Global Growth

Global growth appears to be firm – for now. Although downturns are always disconcerting, occasional periods of turbulence are to be expected. It should be noted that despite the sell-off and the pick up in volatility, the backdrop for world equity markets remains generally favorable.


It is impossible to predict with certainty whether the sell-off will prove to be a temporary dip or something more serious. What’s more, timing the market is notoriously difficult. A failed attempt to time the market can hurt long-term investment performance in two different ways: first by selling assets when they have lost some value and going to cash, effectively locking in those losses, and second by missing out on at least some of the gains when the market bottoms and starts to rebound.

Sharp market declines can certainly be unnerving and cause anxiety, but we encourage investors to look beyond near-term volatility and stay focused on achieving their primary financial objectives (which are years and sometimes decades away).  Markets are making waves amid a confluence of risks including higher interest rates and concern that tariffs and ongoing global trade disputes could ultimately put pressure on corporate profits. But let’s consider that this volatility is taking place against the backdrop of robust economic fundamentals in the US, and investors should remember that the long-term prospects for growth are bright.  Near-term risks will always abound, but prudent long-term investors remain invested for the long run.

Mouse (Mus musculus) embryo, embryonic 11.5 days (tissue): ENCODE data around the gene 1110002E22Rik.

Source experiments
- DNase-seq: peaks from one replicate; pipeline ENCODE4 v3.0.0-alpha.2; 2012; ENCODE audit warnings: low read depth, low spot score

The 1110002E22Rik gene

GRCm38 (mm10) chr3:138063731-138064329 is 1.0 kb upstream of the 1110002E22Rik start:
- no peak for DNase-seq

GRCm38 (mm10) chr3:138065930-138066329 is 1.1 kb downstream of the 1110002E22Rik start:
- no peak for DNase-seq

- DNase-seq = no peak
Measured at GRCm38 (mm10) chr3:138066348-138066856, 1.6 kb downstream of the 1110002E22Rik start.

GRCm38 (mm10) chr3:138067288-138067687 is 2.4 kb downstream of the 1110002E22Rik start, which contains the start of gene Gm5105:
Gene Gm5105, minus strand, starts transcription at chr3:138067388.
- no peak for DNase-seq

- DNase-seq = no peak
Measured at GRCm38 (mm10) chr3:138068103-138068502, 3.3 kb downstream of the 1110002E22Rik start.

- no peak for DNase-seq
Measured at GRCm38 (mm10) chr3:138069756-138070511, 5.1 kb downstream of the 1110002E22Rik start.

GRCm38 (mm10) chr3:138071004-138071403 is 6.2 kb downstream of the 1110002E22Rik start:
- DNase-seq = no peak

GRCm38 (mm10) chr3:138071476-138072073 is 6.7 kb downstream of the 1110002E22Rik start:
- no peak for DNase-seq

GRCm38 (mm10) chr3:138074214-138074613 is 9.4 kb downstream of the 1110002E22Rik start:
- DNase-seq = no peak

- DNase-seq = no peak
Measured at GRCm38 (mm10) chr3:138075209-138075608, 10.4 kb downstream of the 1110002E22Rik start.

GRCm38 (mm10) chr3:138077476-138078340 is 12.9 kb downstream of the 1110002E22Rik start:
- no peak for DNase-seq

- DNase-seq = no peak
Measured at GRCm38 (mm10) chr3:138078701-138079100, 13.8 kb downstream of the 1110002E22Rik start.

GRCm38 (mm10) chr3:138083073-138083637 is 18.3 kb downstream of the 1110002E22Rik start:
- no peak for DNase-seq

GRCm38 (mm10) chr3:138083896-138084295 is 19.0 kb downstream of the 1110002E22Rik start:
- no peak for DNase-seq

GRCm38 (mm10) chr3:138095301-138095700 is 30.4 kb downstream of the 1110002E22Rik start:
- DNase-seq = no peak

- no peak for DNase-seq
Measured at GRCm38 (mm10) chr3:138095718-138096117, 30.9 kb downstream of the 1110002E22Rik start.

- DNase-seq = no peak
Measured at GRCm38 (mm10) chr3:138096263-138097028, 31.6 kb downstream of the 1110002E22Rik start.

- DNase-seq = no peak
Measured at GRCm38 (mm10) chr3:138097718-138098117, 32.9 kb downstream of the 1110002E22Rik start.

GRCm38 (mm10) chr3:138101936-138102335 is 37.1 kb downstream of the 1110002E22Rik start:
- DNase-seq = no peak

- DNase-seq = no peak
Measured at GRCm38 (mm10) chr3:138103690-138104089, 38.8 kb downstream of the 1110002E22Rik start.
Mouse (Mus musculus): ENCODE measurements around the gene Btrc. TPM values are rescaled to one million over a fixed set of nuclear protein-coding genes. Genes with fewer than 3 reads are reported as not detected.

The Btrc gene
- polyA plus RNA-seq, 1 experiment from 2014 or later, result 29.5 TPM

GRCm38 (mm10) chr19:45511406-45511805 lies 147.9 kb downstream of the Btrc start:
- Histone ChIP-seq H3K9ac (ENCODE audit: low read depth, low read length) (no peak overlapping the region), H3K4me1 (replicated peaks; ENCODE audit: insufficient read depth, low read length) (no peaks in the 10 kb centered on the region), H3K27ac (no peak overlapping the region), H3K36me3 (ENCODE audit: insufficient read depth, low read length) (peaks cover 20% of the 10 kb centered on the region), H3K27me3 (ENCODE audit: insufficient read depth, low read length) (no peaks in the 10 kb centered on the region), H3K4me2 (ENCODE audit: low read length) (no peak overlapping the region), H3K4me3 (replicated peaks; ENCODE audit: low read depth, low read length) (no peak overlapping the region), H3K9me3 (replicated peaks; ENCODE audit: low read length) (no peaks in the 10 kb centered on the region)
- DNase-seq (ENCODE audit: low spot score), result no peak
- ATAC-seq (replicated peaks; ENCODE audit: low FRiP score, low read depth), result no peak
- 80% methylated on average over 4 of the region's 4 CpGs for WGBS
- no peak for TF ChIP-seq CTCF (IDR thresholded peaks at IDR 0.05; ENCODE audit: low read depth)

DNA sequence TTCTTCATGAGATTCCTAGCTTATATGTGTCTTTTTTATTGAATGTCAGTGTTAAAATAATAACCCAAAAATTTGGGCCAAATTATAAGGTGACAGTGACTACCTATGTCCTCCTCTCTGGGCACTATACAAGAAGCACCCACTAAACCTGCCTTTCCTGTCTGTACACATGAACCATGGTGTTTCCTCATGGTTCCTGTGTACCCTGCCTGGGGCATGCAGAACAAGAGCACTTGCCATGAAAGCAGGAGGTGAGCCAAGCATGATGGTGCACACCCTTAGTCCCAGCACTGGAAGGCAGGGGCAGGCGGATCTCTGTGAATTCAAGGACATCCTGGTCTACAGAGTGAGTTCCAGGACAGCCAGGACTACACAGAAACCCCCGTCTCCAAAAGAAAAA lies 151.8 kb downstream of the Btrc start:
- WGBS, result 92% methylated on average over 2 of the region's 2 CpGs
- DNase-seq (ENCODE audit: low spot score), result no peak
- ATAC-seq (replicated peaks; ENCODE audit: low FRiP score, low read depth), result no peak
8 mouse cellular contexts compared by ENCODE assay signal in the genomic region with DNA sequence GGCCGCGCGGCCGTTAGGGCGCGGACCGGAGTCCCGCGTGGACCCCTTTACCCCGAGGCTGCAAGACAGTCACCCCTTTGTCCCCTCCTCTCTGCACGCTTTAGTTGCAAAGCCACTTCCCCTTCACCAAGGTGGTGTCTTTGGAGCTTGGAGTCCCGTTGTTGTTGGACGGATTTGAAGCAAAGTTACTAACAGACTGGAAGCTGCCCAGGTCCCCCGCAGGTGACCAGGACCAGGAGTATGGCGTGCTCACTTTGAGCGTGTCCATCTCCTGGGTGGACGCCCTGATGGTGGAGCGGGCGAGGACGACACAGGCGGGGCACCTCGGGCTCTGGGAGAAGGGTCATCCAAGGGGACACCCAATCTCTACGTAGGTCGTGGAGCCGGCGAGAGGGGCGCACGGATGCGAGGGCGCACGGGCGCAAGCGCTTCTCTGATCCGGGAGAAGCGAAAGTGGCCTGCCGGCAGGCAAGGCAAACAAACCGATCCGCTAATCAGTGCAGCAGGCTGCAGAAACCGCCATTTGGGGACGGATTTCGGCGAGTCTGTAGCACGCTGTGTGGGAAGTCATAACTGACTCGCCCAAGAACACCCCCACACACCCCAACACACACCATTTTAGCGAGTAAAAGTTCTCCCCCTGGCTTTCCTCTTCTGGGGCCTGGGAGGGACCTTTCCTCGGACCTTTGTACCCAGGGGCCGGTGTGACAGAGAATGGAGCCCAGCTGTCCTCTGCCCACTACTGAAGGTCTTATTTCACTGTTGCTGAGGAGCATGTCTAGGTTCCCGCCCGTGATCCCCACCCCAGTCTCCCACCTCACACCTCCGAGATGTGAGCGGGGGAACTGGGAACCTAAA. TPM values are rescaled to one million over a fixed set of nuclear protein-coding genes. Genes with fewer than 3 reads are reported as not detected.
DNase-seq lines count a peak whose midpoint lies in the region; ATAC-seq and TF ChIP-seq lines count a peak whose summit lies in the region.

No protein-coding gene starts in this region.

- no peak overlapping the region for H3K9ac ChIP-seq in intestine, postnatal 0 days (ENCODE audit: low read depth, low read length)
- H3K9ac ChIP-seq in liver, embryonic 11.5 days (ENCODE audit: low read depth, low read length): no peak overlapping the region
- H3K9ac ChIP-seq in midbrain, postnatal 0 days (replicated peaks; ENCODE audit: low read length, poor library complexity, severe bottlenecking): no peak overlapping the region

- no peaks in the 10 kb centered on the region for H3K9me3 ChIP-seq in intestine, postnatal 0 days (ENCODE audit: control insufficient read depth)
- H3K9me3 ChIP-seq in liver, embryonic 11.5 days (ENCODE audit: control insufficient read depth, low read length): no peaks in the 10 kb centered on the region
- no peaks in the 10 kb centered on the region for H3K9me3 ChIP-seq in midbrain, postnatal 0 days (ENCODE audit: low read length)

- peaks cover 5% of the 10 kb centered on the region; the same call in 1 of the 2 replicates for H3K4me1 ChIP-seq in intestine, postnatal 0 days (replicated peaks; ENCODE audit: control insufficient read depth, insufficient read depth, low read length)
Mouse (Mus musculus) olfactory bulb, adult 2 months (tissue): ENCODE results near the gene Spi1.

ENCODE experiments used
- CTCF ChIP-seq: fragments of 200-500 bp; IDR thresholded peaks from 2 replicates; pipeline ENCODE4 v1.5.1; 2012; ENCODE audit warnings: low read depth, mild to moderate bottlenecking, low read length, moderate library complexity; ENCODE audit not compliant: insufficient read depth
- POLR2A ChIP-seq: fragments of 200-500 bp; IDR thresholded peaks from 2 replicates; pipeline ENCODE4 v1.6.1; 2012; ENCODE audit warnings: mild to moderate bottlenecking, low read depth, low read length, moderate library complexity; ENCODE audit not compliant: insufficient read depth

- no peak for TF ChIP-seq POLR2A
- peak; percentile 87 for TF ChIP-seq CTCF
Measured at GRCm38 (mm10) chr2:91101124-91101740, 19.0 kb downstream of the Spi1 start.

We continue to believe that a portfolio appropriately diversified across asset classes and aligned with an investor’s unique circumstances and goals remains a powerful way to accumulate wealth over the long term.  It’s tempting to try to time the market during conditions like this, but this year should serve as an example that most attempts at timing will be fruitless. Small caps led the pack in Q1 and Q2 but reversed sharply in Q3. International developed markets did the opposite, reversing to the upside in Q3. Each investor knows best what is going to spur them to fight or flight but responding to those urges can often result in poor investment decisions over time. 

Reversals cannot be predicted with accuracy. Practical investors should remain in a disciplined long-term approach with a level of risk and corresponding asset mix they are comfortable with in order to benefit from the potential of compounding of investment returns over time.  Diversify appropriately, look past the near-term noise, and stay the course.